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Columns

Saturday, October 22, 2011

"We have to go to Aunt June and Uncle Bobby's," I tell Harry.

"Why?" Mr. Nosy asks.

Like I need a reason to go see my aunt and uncle?

But, Mr. Nosy knows me well.

I've known for months this day was coming. I put off telling Harry what I had committed myself to. That's because I didn't want to have to deal with the eye-rolling and getting "The Look." You know. The one that says "You're nuts!" and "Can you make my life any more difficult than it already is?" all rolled up into "The Look."

Saturday, October 22, 2011

By jim zbick

jzbick@tnonline.com

A well-known insurance company's commercial shows two parents explaining how they are investing in their financial future by teaching their 5-year-old how to dunk a basketball in hopes the child can some day land a college scholarship. The advertisement ends with the company stating that there is an easier way to save – by buying their insurance.

Saturday, October 22, 2011

Sometimes government intrudes in our lives in absurd ways.

That's what I thought not too long ago when a local council in Naperville, Illinois, passed an ordinance banning the tossing of candy from parade floats and trucks.

The ban was enacted because town fathers said children were rushing into the street after the candy and could get hit by a parade vehicle. Officials also expressed concern that items thrown too hard could cause injury.

Saturday, October 15, 2011

JIM:

At the university where I work, we encourage our students to spend a semester, or even a year, studying abroad. When my son Marc was at Temple, I practiced what I preached. A German major (go figure), he spent his junior year studying abroad in Hamburg. When he came home the following August, the broad he was studying came with him. As soon as he graduated, they were back in Deutschland, where he works in banking. They married in '06, had a baby in '09, and haven't been back in the states in five years.

Saturday, October 15, 2011

It appears to me that our government has turned to assassination as the primary means of accomplishing our international objectives.

Whether it is the assassination of Osama bin Laden or Anwar al-Awlaki, or other targets we may never hear about, the goal is the same: eliminate a foe without a declaration of war and without a trial.

Saturday, October 15, 2011

By Chris Parker

cparker@tnonline.com

It's July, 1965, and I step out of the car into the bright, blistering heat of an Arizona afternoon.

My mother and I have traveled from our Pennsylvania home to this swath of desert near Prescott to visit my oldest brother, David, and his wife Pauline. The young couple had staked out acreage in what I, at age 14, thought was one of the most Godforsaken stretches of land on Earth.

Saturday, October 15, 2011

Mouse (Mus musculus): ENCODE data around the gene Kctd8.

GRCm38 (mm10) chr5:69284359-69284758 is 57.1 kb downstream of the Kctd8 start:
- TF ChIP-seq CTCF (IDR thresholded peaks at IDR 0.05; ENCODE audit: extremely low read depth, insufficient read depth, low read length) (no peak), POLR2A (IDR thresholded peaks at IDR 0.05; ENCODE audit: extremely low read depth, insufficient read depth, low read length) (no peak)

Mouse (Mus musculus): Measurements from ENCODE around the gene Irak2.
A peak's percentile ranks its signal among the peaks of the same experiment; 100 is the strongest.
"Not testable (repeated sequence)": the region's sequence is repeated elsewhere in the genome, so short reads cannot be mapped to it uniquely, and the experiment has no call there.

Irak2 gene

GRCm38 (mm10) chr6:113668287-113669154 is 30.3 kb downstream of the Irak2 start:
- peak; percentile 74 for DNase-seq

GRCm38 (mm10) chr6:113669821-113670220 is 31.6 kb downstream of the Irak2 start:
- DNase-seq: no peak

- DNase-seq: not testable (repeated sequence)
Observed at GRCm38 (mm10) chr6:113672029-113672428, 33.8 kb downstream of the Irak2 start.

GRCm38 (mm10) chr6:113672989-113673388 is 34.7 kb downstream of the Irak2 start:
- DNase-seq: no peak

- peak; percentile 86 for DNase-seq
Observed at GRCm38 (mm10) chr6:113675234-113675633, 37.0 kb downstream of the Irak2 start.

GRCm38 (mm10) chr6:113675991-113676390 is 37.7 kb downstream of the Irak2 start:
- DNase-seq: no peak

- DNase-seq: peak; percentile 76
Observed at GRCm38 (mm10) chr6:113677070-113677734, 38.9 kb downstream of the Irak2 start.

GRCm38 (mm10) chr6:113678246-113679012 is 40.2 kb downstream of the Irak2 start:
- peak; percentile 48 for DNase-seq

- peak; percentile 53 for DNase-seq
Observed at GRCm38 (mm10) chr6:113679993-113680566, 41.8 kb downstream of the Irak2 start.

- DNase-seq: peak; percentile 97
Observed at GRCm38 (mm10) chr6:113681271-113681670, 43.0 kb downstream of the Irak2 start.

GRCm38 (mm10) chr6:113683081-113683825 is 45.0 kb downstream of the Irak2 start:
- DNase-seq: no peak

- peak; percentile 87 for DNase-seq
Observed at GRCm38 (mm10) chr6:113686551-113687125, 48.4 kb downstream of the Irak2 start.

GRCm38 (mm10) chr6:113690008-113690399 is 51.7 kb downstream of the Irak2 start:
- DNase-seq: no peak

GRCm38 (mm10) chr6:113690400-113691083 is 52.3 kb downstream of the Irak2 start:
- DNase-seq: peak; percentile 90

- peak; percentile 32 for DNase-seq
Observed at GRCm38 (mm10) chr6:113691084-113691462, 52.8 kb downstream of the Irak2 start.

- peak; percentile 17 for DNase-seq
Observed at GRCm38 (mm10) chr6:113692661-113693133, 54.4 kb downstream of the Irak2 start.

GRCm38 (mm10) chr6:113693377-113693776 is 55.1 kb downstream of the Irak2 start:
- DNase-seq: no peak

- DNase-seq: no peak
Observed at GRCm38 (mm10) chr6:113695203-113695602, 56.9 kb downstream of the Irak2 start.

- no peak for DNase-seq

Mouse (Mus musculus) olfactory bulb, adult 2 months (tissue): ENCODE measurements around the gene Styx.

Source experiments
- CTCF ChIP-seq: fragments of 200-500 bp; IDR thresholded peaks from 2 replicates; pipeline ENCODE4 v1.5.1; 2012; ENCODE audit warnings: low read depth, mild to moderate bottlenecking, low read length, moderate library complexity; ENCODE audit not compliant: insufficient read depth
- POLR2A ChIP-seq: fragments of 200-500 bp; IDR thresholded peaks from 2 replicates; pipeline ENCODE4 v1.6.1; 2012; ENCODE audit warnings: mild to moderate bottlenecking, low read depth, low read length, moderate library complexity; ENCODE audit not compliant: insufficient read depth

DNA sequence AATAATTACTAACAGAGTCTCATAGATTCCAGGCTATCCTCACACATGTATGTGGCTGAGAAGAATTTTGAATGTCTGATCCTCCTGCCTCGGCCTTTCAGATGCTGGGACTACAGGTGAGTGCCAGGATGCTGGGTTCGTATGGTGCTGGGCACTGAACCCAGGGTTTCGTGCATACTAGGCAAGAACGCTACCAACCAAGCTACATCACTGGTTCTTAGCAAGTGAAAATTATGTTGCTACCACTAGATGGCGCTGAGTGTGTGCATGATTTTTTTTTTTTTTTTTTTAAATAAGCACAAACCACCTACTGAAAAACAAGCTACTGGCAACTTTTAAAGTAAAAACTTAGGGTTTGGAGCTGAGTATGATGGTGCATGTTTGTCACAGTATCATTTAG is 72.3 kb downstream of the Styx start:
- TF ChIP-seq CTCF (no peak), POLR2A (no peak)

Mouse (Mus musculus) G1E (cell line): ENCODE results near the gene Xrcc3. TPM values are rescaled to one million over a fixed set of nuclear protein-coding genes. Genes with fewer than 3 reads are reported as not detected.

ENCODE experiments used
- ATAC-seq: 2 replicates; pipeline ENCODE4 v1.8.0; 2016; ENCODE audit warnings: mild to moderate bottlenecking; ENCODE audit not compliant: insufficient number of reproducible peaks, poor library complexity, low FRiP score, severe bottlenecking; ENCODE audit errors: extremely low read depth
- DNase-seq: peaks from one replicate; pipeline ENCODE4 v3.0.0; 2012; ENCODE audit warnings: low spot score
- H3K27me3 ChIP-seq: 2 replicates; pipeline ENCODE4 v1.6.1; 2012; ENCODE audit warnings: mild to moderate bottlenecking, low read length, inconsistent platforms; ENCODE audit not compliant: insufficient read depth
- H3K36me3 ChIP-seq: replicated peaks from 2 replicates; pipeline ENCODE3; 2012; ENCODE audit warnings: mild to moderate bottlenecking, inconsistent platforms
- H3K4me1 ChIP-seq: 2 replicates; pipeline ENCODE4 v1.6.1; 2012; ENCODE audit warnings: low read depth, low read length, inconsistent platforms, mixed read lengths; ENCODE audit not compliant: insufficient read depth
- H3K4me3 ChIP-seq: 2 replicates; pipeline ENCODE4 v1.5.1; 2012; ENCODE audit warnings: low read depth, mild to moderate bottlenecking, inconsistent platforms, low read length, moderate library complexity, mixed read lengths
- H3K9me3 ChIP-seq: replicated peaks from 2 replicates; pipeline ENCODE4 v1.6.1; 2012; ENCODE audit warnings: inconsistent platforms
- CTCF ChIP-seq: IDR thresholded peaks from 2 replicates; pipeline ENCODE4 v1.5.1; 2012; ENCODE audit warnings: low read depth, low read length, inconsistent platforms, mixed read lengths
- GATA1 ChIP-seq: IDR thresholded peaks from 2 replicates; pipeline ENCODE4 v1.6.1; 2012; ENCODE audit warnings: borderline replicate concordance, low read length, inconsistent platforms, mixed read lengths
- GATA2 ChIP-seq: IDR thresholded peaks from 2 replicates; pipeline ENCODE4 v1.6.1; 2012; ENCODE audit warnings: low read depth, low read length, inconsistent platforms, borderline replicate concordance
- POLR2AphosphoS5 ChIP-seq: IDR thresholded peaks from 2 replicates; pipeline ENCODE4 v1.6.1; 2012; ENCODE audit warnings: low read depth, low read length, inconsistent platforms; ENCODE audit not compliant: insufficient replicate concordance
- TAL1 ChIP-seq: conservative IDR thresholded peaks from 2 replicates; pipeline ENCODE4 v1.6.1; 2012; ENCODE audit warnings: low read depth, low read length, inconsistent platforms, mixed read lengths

Next week is National Save for Retirement Week. Will someone please tell that to my 401-K?

GREAT TRUTH: In my many years I have come to a conclusion that one useless man is a shame, two is a law firm and three or more is a congress......John Adams

Stupid trick of the week. Candy, shaped like marijuana, is now showing up on store shelves throughout the county. Is it any wonder that anti-drug activists are alarmed? And remember when we were kids and we could buy candy cigarettes? That was stupid also.

Saturday, October 15, 2011

Every once in a while, I read or see something that hits me up alongside of the head and I feel compelled to share these random thoughts with you.

Recently I attended a dramatic reading of the book "Fahrenheit 451" by Ray Bradbury, written in 1953. The book is about Guy Montag, a fireman in a future American society where reading is outlawed and firemen start fires to burn books. The novel is a critique of what Bradbury saw as issues in American society of the era.

Saturday, October 15, 2011

There's an interesting site called Listverse that contains lists of all kinds pertaining to all types of subjects. I discovered while doing research on an article I saw on the Fox News website that mentioned a team of American and Russian scientists were joining forces in an attempt to track down the mythical Yeti or Abominable Snowman that supposedly lives and roams the mountainous regions of Asia which is quite a large part of the continent in actuality.

Saturday, October 15, 2011

On land it was the automobile and in the air it was the airplane. By 1911, the way Americans moved around was experiencing rapid change.

On Oct. 20, 1911, the Tamaqua Courier carried a small article that showed how change to a more mobile society was replacing one rugged animal that had provided years of service in helping move our local economy – the mule. Whether it was moving coal from the mines or helping transport it to markets, the dependable mule answered the call.